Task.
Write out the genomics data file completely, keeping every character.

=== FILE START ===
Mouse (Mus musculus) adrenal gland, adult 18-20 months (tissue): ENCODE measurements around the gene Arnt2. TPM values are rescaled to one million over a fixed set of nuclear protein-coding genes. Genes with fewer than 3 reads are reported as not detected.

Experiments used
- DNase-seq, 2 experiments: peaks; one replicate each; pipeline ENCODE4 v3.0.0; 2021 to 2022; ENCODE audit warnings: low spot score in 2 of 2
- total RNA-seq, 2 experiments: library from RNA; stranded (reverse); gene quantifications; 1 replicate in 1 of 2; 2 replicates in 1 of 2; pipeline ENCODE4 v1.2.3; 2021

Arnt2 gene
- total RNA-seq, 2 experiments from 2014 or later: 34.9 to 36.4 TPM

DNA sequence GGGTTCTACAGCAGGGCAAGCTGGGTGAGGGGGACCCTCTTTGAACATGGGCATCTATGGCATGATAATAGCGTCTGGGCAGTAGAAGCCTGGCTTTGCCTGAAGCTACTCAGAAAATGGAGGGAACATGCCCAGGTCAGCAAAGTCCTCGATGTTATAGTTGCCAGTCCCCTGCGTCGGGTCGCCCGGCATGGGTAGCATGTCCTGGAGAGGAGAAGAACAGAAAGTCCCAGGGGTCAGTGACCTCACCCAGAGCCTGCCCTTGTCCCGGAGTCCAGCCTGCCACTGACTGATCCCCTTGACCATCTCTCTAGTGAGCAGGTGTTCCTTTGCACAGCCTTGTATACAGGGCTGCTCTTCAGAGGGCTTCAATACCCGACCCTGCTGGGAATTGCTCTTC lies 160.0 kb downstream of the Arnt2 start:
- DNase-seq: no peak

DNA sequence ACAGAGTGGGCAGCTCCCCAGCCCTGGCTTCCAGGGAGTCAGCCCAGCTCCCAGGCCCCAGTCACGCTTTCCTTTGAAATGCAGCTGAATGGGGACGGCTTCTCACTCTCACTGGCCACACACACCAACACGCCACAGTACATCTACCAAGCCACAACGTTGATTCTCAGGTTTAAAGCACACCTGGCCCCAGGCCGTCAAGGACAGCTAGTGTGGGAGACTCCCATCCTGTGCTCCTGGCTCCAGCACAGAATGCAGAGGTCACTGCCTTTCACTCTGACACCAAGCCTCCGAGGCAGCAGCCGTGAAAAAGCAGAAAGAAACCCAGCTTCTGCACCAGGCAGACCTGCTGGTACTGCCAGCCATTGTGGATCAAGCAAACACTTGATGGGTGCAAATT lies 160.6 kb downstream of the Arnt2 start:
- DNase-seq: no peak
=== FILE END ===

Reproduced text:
Mouse (Mus musculus) adrenal gland, adult 18-20 months (tissue): ENCODE measurements around the gene Arnt2. TPM values are rescaled to one million over a fixed set of nuclear protein-coding genes. Genes with fewer than 3 reads are reported as not detected.

Experiments used
- DNase-seq, 2 experiments: peaks; one replicate each; pipeline ENCODE4 v3.0.0; 2021 to 2022; ENCODE audit warnings: low spot score in 2 of 2
- total RNA-seq, 2 experiments: library from RNA; stranded (reverse); gene quantifications; 1 replicate in 1 of 2; 2 replicates in 1 of 2; pipeline ENCODE4 v1.2.3; 2021

Arnt2 gene
- total RNA-seq, 2 experiments from 2014 or later: 34.9 to 36.4 TPM

DNA sequence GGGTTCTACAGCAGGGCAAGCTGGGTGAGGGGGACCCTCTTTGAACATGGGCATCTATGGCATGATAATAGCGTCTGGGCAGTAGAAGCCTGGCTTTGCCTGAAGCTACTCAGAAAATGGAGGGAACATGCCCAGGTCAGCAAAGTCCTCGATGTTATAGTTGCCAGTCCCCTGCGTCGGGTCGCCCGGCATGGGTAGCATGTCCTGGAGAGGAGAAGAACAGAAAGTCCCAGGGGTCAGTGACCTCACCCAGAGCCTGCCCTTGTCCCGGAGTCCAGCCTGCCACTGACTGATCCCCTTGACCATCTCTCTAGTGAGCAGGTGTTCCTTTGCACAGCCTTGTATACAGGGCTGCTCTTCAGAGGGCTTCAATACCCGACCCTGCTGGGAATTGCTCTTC lies 160.0 kb downstream of the Arnt2 start:
- DNase-seq: no peak

DNA sequence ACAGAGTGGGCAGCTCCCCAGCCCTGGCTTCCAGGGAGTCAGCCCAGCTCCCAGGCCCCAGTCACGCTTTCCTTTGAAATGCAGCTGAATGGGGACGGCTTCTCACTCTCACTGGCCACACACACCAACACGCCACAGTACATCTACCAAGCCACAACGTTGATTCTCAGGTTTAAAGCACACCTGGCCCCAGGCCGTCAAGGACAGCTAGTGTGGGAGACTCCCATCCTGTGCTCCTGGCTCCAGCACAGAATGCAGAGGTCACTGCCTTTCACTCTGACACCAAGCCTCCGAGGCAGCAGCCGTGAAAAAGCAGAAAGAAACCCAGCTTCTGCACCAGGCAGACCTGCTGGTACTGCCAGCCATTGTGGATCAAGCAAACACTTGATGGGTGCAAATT lies 160.6 kb downstream of the Arnt2 start:
- DNase-seq: no peak